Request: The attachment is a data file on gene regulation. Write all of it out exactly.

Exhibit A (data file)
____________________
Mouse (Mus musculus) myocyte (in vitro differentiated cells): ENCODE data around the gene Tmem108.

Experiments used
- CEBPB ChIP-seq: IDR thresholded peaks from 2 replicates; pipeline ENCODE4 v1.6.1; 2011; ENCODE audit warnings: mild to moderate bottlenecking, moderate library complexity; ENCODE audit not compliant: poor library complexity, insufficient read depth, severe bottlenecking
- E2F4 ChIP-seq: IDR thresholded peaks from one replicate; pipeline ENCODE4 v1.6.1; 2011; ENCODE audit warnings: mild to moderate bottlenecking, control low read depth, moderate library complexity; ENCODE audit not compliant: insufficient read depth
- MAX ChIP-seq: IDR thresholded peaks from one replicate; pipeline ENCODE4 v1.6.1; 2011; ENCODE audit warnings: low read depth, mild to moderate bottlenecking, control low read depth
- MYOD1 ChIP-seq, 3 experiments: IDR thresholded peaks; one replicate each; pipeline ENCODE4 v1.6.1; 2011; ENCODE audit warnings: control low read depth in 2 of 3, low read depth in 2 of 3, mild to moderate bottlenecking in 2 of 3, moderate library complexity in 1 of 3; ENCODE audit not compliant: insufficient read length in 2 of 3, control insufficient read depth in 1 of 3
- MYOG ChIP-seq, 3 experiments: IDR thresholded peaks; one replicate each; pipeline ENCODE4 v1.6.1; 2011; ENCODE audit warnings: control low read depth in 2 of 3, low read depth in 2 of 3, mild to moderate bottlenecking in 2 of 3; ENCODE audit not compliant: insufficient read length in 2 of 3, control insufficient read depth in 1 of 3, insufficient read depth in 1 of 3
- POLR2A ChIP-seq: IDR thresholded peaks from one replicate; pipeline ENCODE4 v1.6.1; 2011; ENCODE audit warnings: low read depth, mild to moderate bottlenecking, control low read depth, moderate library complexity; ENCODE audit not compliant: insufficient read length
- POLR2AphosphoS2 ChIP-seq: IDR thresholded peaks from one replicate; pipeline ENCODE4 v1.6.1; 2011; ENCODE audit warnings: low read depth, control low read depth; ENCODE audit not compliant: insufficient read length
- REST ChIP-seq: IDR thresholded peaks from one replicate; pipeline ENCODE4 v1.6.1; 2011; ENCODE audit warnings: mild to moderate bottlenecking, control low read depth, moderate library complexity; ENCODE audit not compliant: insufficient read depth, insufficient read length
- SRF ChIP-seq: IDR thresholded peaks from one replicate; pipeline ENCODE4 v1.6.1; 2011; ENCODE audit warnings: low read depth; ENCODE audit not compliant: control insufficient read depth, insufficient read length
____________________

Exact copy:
Mouse (Mus musculus) myocyte (in vitro differentiated cells): ENCODE data around the gene Tmem108.

Experiments used
- CEBPB ChIP-seq: IDR thresholded peaks from 2 replicates; pipeline ENCODE4 v1.6.1; 2011; ENCODE audit warnings: mild to moderate bottlenecking, moderate library complexity; ENCODE audit not compliant: poor library complexity, insufficient read depth, severe bottlenecking
- E2F4 ChIP-seq: IDR thresholded peaks from one replicate; pipeline ENCODE4 v1.6.1; 2011; ENCODE audit warnings: mild to moderate bottlenecking, control low read depth, moderate library complexity; ENCODE audit not compliant: insufficient read depth
- MAX ChIP-seq: IDR thresholded peaks from one replicate; pipeline ENCODE4 v1.6.1; 2011; ENCODE audit warnings: low read depth, mild to moderate bottlenecking, control low read depth
- MYOD1 ChIP-seq, 3 experiments: IDR thresholded peaks; one replicate each; pipeline ENCODE4 v1.6.1; 2011; ENCODE audit warnings: control low read depth in 2 of 3, low read depth in 2 of 3, mild to moderate bottlenecking in 2 of 3, moderate library complexity in 1 of 3; ENCODE audit not compliant: insufficient read length in 2 of 3, control insufficient read depth in 1 of 3
- MYOG ChIP-seq, 3 experiments: IDR thresholded peaks; one replicate each; pipeline ENCODE4 v1.6.1; 2011; ENCODE audit warnings: control low read depth in 2 of 3, low read depth in 2 of 3, mild to moderate bottlenecking in 2 of 3; ENCODE audit not compliant: insufficient read length in 2 of 3, control insufficient read depth in 1 of 3, insufficient read depth in 1 of 3
- POLR2A ChIP-seq: IDR thresholded peaks from one replicate; pipeline ENCODE4 v1.6.1; 2011; ENCODE audit warnings: low read depth, mild to moderate bottlenecking, control low read depth, moderate library complexity; ENCODE audit not compliant: insufficient read length
- POLR2AphosphoS2 ChIP-seq: IDR thresholded peaks from one replicate; pipeline ENCODE4 v1.6.1; 2011; ENCODE audit warnings: low read depth, control low read depth; ENCODE audit not compliant: insufficient read length
- REST ChIP-seq: IDR thresholded peaks from one replicate; pipeline ENCODE4 v1.6.1; 2011; ENCODE audit warnings: mild to moderate bottlenecking, control low read depth, moderate library complexity; ENCODE audit not compliant: insufficient read depth, insufficient read length
- SRF ChIP-seq: IDR thresholded peaks from one replicate; pipeline ENCODE4 v1.6.1; 2011; ENCODE audit warnings: low read depth; ENCODE audit not compliant: control insufficient read depth, insufficient read length